More specifically, the paper presents, based on the literature review, the basic benefits of ventilation technologies, mainly focused on energy efficiency, as well as the health and well-being of users, and it identifies the gap in the environmental impact analysis. The attempt to close this gap and give an answer to the environmental impact of ventilation technologies was given with the LCA implementation in an office building in Greece.
2. State-of-the-Art Overview of Ventilation System Technologies
The main target of ventilation systems is to supply the indoor environment with fresh air, aiming to improve the air quality and ensuring the energy efficiency improvement in cooperation with the heating and cooling systems. The air exchange rate depends on several parameters, such as the type of activities, the number of users, the hours of occupancy in the building, the type of building, the behavioral characteristics of occupants, or the climatic conditions [3
]. Therefore, it is important to understand that ventilation is a technical issue with societal parameters that should definitely count towards the system’s operational conditions. The basic ventilation systems are mainly categorized into three types:
natural ventilation (NV);
mechanical ventilation (MV);
and hybrid ventilation systems (HVs).
Natural ventilation is the air input with natural forces and depends significantly upon the architecture of the building. NV does not use mechanical components to achieve ventilation. It is evident that in order to improve and, in a way, boost the NV, it is possible to add mechanical parts to the ventilation system, such as exhaust air units. In this way, the HV is created, which is actually the combination of NV with mechanical assistance in order to ensure the air exchange and indoor air quality. Most of the time, the HVs combine smart sensoring applications to control the air exchange and take advantage of the weather conditions to permit the fresh air flow in the building.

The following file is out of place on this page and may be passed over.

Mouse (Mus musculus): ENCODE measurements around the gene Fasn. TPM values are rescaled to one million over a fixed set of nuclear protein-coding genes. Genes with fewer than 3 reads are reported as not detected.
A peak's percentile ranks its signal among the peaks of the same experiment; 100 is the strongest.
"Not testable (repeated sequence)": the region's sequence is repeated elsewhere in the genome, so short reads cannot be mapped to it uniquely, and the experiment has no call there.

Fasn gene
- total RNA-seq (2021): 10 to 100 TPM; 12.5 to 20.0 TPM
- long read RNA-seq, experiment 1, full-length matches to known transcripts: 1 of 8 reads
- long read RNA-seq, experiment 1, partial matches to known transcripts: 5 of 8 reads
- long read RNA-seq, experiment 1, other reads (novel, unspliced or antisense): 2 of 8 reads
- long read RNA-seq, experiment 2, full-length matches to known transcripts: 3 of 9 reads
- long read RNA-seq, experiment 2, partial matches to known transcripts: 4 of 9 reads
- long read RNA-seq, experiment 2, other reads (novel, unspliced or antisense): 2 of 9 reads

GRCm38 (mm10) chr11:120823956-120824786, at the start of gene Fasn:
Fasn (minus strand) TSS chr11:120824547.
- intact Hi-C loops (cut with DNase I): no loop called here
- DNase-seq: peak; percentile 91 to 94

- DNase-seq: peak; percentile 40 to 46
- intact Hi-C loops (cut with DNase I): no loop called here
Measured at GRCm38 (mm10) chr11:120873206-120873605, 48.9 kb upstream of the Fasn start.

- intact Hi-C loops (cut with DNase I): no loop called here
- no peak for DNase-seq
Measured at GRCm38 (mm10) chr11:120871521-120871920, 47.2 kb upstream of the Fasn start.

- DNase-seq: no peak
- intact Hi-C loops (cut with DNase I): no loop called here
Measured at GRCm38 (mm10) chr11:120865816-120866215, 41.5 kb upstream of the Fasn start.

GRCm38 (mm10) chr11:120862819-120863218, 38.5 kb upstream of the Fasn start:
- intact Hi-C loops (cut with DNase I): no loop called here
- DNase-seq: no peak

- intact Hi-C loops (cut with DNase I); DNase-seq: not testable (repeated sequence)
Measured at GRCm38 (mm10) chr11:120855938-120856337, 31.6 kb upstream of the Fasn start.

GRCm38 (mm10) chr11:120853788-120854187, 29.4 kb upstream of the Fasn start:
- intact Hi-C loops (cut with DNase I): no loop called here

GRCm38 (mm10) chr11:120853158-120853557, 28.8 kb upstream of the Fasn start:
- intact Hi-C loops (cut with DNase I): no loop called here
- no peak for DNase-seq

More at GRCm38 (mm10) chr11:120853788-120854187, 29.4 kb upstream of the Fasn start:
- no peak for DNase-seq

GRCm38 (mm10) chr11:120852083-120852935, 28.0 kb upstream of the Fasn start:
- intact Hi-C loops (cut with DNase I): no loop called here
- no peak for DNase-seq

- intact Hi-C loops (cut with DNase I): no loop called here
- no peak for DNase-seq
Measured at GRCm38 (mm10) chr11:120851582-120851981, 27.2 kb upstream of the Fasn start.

The accurate design of automations are of major importance in reducing energy use and attaining the appropriate indoor air quality levels in indoor environments. These systems are often designed with the help of computational fluid dynamics (CFD) simulations. Keeping in mind that it is an EU as well as national legislative demand to improve energy efficiency in buildings, the ventilation systems should also contribute to this direction. Concerning the MV systems, the heat recovery ventilation (HRV) systems as well as the energy recovery ventilation (ERV) systems provide the indoor environments with fresh air. This kind of ventilators insert clean air in the building and expel stale air, while keeping 70% to 90% of the heat from the discharged air and returning it to the incoming air. Moreover, HRVs and ERVs assist to moisture control in the air. Both systems have the same technical operation, but there are some differences in the material used in the heat exchanger. Without a doubt, MV systems overcome the restrictions of NV systems and do not depend on weather conditions providing a constant environment in terms of air quality, but there are definitely some issues to discuss. The MV systems should be well-designed, properly installed, and maintained in order to have positive results. Otherwise, not only do these systems not arrive to the expected results, but they also cause extra health problems to the vulnerable population. For instance, an improperly maintained filter or a filter with non-certified materials can cause infectious diseases. On the other hand, NV is definitely more cost-effective compared to MV systems, but it depends on weather conditions and behavioral parameters. The main applications of ventilation technologies (Table 1
) are focused on energy efficiency but mainly to the improvement of indoor air quality and the health and well being of users [3
Aflaki et al. [5